The Consensus Assessment Initiative Questionnaire was created by the Cloud Security Alliance (CSA) in an effort to help companies assess cloud providers and to manage third party risk. The CAIQ contains about 260 questions across 17 domains, including Encryption, Audit & Assurance, and Data Privacy by Design. Companies are encouraged to be transparent and to upload their completed CAIQ to the CSA's STAR Registry for public access. Well known companies such as Adobe, VMWare, and Microsoft have submitted to this registry. Vendors also have the option to obtain a level 2 certification by completing a third-party audit with a CSA-affiliated audit firm. The CAIQ is usually the most common questionnaire that vendors share with customers and prospects.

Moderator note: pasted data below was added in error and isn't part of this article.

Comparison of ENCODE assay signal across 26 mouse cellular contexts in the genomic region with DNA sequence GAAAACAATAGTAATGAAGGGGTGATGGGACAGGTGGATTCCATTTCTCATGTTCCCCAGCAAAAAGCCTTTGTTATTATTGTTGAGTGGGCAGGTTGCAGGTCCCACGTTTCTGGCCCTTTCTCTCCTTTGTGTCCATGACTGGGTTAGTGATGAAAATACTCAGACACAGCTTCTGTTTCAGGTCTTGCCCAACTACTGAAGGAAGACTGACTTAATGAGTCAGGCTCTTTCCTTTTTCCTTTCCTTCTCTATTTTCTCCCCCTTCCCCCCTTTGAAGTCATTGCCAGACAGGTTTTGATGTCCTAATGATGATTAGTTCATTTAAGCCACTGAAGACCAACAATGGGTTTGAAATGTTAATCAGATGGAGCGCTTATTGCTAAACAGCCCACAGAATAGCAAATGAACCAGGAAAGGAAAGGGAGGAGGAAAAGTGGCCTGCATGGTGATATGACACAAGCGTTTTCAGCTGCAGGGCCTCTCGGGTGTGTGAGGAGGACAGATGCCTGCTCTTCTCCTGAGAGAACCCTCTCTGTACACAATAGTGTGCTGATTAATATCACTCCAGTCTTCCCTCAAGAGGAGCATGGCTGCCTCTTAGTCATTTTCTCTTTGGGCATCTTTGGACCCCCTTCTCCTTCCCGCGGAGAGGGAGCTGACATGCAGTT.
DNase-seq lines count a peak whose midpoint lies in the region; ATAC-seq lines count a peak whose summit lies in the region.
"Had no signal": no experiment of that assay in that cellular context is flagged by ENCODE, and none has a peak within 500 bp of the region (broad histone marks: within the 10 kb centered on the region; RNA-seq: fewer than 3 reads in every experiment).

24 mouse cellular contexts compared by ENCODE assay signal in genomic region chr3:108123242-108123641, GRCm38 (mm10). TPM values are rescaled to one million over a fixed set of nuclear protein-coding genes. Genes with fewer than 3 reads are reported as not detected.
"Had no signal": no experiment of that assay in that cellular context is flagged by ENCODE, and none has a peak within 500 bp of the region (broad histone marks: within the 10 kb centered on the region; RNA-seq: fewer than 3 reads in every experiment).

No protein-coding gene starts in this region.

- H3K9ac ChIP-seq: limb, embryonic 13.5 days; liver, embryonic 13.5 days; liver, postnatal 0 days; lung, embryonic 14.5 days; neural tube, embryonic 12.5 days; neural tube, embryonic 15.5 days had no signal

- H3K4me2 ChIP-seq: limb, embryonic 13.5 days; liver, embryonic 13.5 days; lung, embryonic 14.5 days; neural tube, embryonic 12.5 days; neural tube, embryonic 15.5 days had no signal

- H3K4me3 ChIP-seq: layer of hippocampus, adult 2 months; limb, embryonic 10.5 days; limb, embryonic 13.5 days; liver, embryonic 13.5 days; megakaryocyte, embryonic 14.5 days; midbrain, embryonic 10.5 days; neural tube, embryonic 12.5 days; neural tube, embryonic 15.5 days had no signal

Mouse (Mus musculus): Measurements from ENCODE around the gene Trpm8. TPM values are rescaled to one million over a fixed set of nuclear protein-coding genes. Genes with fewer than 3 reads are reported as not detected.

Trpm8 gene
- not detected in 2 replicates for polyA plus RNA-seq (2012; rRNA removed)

You can download and view SafeBase's latest CAIQ on our Security Status Page at https://security.safebase.io.
The Higher Education Community Vendor Assessment Toolkit was designed by American higher education organizations to measure vendor risk. Due to understaffing, many IT and security teams in the education space frequently collaborate and share information with peers at fellow schools when it comes to security. One of the points of the HECVAT is so that a vendor should only need to fill out a security questionnaire once since many of these schools have similar risk appetites and security requirements.